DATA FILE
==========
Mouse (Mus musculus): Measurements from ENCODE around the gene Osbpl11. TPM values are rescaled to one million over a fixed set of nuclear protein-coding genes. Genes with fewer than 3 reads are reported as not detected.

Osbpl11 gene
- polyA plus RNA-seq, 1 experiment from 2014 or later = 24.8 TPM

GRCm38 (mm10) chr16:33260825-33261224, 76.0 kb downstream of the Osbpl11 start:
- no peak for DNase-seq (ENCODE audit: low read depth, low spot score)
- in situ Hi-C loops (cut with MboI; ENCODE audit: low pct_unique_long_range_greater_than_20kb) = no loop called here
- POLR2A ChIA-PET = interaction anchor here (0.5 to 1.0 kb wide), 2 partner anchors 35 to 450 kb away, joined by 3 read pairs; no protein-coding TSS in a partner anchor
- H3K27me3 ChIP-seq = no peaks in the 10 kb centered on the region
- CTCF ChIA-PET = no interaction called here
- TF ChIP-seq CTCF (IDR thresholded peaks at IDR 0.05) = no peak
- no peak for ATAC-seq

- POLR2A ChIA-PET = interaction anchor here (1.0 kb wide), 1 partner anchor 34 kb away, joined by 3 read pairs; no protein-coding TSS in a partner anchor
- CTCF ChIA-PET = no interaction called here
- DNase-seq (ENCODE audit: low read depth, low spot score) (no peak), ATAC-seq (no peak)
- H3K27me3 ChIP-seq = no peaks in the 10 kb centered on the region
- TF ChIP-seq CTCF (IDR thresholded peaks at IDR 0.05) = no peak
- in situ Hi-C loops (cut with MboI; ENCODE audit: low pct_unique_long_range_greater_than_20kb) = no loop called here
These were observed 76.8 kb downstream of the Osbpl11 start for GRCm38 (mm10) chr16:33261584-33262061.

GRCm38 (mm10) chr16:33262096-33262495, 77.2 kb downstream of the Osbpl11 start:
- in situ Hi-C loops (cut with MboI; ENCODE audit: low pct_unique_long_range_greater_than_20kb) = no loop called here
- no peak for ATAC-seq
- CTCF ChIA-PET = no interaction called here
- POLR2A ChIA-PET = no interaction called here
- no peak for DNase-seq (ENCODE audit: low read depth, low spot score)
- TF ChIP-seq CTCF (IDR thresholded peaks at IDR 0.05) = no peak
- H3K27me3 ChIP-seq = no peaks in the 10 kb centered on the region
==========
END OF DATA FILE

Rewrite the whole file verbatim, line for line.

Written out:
Mouse (Mus musculus): Measurements from ENCODE around the gene Osbpl11. TPM values are rescaled to one million over a fixed set of nuclear protein-coding genes. Genes with fewer than 3 reads are reported as not detected.

Osbpl11 gene
- polyA plus RNA-seq, 1 experiment from 2014 or later = 24.8 TPM

GRCm38 (mm10) chr16:33260825-33261224, 76.0 kb downstream of the Osbpl11 start:
- no peak for DNase-seq (ENCODE audit: low read depth, low spot score)
- in situ Hi-C loops (cut with MboI; ENCODE audit: low pct_unique_long_range_greater_than_20kb) = no loop called here
- POLR2A ChIA-PET = interaction anchor here (0.5 to 1.0 kb wide), 2 partner anchors 35 to 450 kb away, joined by 3 read pairs; no protein-coding TSS in a partner anchor
- H3K27me3 ChIP-seq = no peaks in the 10 kb centered on the region
- CTCF ChIA-PET = no interaction called here
- TF ChIP-seq CTCF (IDR thresholded peaks at IDR 0.05) = no peak
- no peak for ATAC-seq

- POLR2A ChIA-PET = interaction anchor here (1.0 kb wide), 1 partner anchor 34 kb away, joined by 3 read pairs; no protein-coding TSS in a partner anchor
- CTCF ChIA-PET = no interaction called here
- DNase-seq (ENCODE audit: low read depth, low spot score) (no peak), ATAC-seq (no peak)
- H3K27me3 ChIP-seq = no peaks in the 10 kb centered on the region
- TF ChIP-seq CTCF (IDR thresholded peaks at IDR 0.05) = no peak
- in situ Hi-C loops (cut with MboI; ENCODE audit: low pct_unique_long_range_greater_than_20kb) = no loop called here
These were observed 76.8 kb downstream of the Osbpl11 start for GRCm38 (mm10) chr16:33261584-33262061.

GRCm38 (mm10) chr16:33262096-33262495, 77.2 kb downstream of the Osbpl11 start:
- in situ Hi-C loops (cut with MboI; ENCODE audit: low pct_unique_long_range_greater_than_20kb) = no loop called here
- no peak for ATAC-seq
- CTCF ChIA-PET = no interaction called here
- POLR2A ChIA-PET = no interaction called here
- no peak for DNase-seq (ENCODE audit: low read depth, low spot score)
- TF ChIP-seq CTCF (IDR thresholded peaks at IDR 0.05) = no peak
- H3K27me3 ChIP-seq = no peaks in the 10 kb centered on the region